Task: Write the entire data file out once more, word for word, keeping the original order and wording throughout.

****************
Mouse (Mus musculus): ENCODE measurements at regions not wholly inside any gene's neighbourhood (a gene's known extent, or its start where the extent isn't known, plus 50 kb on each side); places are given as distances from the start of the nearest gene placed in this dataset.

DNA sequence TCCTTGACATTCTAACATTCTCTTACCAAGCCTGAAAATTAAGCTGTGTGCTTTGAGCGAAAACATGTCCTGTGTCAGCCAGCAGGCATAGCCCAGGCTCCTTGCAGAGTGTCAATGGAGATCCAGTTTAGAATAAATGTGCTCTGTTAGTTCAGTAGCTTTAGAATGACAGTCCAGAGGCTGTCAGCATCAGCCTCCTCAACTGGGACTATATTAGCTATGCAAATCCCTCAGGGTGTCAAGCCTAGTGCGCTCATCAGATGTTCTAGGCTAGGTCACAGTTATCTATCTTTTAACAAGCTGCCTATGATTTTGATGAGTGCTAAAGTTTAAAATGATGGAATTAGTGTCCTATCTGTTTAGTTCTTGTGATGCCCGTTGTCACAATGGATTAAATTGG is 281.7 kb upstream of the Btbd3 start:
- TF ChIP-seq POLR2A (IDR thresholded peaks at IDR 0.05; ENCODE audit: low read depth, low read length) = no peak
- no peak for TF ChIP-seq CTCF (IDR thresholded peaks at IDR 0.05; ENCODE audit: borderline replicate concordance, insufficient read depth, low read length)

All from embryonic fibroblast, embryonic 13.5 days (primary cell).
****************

Mouse (Mus musculus): ENCODE measurements at regions not wholly inside any gene's neighbourhood (a gene's known extent, or its start where the extent isn't known, plus 50 kb on each side); places are given as distances from the start of the nearest gene placed in this dataset.

DNA sequence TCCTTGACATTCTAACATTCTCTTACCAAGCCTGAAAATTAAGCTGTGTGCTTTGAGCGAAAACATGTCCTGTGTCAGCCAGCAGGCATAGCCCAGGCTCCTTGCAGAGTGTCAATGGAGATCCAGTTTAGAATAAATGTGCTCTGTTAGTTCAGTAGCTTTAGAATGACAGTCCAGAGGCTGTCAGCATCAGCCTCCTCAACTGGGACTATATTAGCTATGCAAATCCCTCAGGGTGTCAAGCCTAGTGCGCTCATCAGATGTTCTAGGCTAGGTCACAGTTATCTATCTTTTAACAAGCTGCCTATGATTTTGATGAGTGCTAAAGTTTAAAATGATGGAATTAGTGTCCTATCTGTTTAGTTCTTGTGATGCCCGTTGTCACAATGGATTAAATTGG is 281.7 kb upstream of the Btbd3 start:
- TF ChIP-seq POLR2A (IDR thresholded peaks at IDR 0.05; ENCODE audit: low read depth, low read length) = no peak
- no peak for TF ChIP-seq CTCF (IDR thresholded peaks at IDR 0.05; ENCODE audit: borderline replicate concordance, insufficient read depth, low read length)

All from embryonic fibroblast, embryonic 13.5 days (primary cell).